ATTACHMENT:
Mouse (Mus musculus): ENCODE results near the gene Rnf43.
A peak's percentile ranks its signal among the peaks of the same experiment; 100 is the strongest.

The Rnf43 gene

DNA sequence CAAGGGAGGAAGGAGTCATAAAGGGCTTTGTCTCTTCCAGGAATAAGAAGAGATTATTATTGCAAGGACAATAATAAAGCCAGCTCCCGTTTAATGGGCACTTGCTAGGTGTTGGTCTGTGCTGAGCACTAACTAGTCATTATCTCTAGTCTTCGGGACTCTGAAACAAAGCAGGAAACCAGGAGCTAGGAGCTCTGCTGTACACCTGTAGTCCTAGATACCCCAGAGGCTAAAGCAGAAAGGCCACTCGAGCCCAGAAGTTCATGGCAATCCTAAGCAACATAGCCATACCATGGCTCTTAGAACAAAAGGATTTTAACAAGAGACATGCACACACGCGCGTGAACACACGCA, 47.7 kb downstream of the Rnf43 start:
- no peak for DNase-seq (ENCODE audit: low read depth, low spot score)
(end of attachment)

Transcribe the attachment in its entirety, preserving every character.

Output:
Mouse (Mus musculus): ENCODE results near the gene Rnf43.
A peak's percentile ranks its signal among the peaks of the same experiment; 100 is the strongest.

The Rnf43 gene

DNA sequence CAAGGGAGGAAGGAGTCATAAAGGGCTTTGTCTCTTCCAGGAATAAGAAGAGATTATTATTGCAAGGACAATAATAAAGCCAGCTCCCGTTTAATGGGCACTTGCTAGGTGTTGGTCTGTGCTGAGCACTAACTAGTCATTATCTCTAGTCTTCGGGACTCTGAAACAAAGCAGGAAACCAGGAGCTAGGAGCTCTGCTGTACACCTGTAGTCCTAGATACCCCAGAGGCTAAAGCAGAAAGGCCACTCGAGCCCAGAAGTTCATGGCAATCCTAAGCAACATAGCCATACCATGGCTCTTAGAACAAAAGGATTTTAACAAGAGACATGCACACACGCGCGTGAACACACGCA, 47.7 kb downstream of the Rnf43 start:
- no peak for DNase-seq (ENCODE audit: low read depth, low spot score)